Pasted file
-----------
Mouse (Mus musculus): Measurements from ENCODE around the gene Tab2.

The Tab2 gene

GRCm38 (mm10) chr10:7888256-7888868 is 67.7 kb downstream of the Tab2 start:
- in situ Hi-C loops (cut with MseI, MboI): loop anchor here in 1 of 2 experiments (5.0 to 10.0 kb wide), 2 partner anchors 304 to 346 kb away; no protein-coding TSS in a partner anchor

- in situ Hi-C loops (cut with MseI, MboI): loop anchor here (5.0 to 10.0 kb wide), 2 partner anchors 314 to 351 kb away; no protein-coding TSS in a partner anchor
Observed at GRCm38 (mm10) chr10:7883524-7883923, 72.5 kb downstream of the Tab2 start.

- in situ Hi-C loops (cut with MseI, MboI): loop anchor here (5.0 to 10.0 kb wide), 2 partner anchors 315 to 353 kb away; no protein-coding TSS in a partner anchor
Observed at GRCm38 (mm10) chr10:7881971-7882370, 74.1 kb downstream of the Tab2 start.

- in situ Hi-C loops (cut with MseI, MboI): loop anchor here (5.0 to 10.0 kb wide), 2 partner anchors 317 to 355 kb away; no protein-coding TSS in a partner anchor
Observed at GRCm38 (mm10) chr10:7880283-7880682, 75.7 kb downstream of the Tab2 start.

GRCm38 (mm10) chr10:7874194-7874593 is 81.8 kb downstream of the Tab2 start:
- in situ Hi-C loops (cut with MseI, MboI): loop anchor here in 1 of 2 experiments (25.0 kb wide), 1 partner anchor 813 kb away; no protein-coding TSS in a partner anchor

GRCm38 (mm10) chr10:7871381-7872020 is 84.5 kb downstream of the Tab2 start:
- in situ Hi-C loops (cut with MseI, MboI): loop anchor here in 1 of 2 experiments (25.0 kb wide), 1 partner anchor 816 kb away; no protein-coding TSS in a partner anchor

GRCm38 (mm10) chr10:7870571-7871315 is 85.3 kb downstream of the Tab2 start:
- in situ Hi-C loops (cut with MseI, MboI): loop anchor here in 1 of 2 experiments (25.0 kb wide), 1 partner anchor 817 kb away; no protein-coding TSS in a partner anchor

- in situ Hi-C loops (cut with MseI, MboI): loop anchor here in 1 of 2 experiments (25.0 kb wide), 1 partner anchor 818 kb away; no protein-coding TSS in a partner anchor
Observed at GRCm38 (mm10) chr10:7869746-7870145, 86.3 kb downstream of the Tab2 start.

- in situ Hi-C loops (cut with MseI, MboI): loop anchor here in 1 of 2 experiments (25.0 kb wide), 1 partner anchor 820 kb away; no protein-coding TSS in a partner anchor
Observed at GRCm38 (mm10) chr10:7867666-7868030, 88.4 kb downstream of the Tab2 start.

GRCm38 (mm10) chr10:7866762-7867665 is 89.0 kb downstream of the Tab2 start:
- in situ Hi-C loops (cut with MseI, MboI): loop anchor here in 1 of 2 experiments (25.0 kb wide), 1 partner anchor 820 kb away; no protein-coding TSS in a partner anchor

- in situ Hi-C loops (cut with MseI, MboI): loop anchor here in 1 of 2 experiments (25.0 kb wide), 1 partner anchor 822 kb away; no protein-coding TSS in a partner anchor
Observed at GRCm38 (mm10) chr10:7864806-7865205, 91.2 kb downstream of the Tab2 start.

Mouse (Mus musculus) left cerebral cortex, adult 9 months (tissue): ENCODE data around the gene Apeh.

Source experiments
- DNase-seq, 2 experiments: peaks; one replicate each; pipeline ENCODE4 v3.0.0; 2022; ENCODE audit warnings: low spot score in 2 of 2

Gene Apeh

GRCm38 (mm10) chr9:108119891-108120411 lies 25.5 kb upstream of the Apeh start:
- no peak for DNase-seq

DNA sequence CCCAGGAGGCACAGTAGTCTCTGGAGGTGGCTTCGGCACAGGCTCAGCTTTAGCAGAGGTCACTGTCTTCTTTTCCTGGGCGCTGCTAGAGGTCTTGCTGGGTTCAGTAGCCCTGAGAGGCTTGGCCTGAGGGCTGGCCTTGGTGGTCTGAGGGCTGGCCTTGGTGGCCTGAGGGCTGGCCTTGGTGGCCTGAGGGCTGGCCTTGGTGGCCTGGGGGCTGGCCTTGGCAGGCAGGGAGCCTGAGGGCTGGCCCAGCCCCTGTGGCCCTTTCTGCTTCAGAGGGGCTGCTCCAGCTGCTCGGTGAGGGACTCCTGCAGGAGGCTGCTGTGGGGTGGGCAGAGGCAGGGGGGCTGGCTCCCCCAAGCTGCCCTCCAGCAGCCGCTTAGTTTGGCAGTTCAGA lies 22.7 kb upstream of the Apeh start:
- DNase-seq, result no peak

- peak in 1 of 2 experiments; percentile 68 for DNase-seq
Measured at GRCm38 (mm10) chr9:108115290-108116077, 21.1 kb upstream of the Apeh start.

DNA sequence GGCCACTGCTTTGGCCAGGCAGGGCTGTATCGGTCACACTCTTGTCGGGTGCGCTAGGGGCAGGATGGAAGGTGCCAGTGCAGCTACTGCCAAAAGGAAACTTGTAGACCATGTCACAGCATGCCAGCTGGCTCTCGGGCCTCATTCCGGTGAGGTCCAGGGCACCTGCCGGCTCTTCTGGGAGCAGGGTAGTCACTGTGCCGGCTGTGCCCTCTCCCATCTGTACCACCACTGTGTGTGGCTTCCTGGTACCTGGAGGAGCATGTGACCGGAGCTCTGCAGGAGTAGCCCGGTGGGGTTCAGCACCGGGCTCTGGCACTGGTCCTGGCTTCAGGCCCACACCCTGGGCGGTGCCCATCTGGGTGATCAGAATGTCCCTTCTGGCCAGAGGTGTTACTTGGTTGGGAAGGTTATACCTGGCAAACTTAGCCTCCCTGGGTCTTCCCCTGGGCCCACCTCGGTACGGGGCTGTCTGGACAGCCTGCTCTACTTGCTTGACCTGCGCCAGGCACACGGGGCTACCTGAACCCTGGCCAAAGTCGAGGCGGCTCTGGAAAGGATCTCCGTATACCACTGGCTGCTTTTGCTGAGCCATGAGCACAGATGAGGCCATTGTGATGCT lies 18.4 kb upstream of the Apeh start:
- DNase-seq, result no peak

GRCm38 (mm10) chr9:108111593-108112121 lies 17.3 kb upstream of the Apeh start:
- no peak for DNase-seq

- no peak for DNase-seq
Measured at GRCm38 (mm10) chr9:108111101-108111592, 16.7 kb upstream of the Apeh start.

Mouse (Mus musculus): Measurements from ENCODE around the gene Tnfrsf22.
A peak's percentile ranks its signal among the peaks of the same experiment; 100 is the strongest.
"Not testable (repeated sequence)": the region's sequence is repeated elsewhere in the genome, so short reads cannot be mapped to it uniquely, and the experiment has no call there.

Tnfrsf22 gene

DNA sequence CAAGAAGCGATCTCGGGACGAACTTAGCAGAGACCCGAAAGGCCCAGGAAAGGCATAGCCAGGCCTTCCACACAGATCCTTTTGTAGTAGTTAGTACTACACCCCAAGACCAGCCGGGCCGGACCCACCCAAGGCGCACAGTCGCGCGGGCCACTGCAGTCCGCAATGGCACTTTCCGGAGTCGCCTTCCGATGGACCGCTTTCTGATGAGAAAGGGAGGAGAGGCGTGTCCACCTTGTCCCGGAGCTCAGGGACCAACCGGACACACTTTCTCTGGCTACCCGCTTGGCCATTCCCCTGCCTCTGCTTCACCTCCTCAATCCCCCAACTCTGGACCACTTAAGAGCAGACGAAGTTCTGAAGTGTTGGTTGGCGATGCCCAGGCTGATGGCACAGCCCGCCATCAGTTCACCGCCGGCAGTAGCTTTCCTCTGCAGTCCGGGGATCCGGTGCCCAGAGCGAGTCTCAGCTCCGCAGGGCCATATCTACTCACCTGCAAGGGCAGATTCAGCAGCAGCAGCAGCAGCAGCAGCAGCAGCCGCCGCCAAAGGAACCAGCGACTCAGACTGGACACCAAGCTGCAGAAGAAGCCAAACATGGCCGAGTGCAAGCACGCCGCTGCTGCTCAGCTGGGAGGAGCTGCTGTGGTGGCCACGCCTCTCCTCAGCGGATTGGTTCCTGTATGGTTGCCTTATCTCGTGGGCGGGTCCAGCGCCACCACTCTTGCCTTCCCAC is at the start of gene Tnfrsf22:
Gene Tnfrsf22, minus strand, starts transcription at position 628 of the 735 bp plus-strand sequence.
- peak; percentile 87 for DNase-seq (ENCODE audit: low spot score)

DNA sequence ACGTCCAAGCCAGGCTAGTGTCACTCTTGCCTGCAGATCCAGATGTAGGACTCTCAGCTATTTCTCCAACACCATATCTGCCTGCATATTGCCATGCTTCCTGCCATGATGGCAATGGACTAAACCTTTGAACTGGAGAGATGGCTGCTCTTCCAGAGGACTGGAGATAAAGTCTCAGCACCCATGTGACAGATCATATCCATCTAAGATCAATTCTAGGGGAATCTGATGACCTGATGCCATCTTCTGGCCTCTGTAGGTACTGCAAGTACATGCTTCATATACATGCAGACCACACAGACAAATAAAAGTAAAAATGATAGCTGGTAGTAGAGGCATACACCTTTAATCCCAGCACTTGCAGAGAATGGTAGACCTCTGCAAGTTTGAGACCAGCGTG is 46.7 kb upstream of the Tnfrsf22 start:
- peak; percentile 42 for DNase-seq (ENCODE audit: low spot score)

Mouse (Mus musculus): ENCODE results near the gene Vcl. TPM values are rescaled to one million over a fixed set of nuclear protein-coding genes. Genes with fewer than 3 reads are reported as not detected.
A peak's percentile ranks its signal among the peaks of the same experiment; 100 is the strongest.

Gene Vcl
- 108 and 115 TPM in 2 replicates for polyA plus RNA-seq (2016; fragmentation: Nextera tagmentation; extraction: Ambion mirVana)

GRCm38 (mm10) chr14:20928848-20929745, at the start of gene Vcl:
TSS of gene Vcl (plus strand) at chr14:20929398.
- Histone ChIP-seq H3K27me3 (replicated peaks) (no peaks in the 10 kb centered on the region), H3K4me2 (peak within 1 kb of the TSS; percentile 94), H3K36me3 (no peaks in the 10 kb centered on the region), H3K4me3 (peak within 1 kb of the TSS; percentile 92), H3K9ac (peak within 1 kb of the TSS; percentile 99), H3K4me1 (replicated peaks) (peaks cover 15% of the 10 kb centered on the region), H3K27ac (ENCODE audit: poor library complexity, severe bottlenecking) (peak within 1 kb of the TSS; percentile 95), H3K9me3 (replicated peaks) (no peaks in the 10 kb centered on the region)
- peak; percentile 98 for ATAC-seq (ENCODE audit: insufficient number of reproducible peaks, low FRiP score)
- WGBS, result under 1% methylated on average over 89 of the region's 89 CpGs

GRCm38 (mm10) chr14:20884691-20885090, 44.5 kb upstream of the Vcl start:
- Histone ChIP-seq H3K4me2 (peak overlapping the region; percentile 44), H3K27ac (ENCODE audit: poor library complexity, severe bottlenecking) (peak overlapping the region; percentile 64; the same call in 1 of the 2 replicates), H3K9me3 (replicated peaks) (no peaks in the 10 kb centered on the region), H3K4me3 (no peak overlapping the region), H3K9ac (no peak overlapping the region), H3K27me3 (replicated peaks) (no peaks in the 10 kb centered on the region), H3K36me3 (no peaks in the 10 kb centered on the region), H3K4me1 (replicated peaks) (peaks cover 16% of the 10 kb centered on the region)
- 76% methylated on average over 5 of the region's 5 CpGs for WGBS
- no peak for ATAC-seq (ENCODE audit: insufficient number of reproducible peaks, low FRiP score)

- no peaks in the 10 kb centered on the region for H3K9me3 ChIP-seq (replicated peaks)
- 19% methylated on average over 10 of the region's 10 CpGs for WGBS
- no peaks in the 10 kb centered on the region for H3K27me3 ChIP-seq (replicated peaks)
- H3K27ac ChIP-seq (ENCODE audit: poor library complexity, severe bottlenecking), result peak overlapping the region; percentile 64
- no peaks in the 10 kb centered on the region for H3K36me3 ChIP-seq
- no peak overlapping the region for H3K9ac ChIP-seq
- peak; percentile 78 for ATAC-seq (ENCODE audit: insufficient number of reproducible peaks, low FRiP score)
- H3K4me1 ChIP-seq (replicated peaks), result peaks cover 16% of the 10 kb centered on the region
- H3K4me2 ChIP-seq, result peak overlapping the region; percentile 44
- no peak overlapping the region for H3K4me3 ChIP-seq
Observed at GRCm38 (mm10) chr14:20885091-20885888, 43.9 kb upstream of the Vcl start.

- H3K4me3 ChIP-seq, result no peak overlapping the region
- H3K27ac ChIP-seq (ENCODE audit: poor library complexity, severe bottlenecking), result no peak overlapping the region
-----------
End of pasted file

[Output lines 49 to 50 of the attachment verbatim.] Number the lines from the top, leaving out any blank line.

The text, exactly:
- peak; percentile 42 for DNase-seq (ENCODE audit: low spot score)

Mouse (Mus musculus): ENCODE results near the gene Vcl. TPM values are rescaled to one million over a fixed set of nuclear protein-coding genes. Genes with fewer than 3 reads are reported as not detected.